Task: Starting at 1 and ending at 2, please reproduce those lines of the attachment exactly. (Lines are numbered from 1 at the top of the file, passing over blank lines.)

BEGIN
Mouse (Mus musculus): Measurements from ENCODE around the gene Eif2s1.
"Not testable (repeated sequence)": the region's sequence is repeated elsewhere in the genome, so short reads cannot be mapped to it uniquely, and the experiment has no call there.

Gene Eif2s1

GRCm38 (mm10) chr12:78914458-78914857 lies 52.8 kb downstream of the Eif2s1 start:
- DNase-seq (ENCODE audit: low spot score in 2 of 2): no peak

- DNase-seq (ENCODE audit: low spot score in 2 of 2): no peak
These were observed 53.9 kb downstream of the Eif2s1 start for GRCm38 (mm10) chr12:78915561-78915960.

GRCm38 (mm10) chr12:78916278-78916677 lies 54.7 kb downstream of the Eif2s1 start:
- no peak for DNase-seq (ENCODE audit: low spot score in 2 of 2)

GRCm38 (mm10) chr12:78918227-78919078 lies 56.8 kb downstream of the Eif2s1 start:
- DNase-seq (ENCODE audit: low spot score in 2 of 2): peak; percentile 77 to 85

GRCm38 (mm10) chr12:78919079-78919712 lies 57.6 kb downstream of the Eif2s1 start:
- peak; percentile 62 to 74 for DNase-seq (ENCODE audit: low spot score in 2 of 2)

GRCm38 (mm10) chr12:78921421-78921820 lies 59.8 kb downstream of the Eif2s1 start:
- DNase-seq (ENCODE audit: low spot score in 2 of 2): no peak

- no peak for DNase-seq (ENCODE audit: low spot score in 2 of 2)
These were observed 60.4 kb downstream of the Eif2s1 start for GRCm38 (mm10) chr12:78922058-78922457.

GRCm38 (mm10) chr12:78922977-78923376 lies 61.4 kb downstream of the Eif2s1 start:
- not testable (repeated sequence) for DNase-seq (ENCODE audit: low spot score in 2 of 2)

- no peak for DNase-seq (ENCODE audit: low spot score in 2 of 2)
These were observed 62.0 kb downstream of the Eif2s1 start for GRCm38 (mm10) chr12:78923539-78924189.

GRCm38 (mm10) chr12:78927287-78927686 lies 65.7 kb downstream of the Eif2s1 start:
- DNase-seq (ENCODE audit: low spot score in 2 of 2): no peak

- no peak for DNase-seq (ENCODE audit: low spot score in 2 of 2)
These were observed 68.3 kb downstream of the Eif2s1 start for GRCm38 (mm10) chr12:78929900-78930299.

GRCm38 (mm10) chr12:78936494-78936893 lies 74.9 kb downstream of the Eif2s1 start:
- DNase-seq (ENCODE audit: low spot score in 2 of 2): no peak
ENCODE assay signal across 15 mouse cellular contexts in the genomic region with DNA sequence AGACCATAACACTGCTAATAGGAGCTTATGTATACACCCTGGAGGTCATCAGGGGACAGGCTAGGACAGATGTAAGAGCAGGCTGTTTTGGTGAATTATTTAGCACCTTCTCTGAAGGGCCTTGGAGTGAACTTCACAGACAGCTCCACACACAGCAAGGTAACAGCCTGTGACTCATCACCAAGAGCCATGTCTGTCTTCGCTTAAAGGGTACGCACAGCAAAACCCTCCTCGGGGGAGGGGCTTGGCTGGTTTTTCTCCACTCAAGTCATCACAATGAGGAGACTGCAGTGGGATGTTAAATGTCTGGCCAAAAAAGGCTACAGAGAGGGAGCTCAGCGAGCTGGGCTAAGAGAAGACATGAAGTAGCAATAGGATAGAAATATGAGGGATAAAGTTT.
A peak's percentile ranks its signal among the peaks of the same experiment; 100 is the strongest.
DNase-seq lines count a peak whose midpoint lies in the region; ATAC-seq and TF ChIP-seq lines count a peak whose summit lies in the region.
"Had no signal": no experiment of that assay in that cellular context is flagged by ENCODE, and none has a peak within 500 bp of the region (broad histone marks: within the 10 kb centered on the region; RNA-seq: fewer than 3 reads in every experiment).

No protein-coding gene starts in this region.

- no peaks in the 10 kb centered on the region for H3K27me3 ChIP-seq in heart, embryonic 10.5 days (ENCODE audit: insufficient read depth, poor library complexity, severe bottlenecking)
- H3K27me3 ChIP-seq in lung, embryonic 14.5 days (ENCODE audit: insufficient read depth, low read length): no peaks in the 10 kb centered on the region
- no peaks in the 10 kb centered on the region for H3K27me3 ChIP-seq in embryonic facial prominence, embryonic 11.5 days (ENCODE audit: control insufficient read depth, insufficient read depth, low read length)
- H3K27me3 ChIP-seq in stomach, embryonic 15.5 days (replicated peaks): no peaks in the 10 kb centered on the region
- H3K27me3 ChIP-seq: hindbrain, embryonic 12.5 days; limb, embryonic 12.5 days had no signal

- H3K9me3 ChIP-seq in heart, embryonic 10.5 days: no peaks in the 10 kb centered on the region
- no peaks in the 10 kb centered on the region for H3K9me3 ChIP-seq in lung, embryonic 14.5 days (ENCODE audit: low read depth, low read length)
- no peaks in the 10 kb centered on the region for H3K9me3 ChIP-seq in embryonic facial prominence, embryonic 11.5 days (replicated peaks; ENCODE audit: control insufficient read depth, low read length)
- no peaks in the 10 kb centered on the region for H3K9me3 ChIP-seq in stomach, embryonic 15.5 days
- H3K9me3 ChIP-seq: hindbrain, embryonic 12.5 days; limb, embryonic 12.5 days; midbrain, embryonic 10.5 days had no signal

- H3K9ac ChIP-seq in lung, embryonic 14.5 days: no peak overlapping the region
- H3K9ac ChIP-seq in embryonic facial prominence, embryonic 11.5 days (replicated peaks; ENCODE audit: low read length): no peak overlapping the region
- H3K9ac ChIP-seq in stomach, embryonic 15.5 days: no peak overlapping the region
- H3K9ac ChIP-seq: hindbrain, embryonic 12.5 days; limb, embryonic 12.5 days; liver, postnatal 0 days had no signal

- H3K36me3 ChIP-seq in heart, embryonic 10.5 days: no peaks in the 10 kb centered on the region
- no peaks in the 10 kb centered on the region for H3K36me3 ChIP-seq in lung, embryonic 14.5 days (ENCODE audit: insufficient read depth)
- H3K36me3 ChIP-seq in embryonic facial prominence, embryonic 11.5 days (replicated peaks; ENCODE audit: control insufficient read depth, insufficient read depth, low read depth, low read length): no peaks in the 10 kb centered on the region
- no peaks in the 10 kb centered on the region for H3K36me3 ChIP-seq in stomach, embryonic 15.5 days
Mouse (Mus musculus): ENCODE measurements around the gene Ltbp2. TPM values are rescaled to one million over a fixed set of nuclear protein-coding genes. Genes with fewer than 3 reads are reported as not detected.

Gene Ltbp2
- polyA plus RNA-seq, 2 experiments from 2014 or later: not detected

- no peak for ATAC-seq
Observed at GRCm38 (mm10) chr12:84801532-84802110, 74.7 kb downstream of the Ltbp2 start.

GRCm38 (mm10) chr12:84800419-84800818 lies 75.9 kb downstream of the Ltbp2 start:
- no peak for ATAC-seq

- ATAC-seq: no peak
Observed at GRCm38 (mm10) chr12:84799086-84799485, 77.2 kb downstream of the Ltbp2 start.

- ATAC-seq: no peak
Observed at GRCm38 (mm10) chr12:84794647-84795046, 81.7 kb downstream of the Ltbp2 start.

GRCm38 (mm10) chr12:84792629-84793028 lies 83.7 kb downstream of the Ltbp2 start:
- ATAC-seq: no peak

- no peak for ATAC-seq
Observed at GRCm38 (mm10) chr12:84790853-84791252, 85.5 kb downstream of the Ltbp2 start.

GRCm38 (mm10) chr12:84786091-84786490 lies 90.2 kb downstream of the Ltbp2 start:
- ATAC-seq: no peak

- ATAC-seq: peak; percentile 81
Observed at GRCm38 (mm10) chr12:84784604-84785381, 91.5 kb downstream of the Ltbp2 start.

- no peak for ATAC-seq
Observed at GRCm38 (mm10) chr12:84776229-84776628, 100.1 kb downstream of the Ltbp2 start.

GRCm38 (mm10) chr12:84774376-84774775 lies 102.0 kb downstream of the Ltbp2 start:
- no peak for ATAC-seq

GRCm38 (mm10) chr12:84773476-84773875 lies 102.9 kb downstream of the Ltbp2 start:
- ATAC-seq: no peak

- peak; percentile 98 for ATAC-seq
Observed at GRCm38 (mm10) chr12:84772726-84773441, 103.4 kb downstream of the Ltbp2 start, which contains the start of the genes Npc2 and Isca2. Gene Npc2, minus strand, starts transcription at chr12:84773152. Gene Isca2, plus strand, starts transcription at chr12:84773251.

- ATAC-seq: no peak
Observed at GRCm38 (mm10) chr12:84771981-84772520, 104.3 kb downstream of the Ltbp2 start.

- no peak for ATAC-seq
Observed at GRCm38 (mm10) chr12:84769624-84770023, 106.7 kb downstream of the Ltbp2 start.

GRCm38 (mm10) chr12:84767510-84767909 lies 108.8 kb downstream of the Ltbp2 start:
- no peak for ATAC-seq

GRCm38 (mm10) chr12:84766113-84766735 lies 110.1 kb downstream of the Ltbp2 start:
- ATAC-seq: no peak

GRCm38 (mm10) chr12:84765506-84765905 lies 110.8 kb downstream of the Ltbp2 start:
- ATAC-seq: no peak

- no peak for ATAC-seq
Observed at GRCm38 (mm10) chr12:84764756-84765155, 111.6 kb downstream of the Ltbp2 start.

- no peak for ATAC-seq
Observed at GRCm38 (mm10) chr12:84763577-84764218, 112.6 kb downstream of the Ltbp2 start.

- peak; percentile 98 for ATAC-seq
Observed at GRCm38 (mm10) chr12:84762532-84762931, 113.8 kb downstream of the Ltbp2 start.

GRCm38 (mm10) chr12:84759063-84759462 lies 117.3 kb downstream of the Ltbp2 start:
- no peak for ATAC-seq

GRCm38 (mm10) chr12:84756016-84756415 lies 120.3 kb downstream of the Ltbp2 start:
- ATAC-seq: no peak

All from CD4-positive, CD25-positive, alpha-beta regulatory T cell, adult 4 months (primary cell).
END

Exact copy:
Mouse (Mus musculus): Measurements from ENCODE around the gene Eif2s1.
"Not testable (repeated sequence)": the region's sequence is repeated elsewhere in the genome, so short reads cannot be mapped to it uniquely, and the experiment has no call there.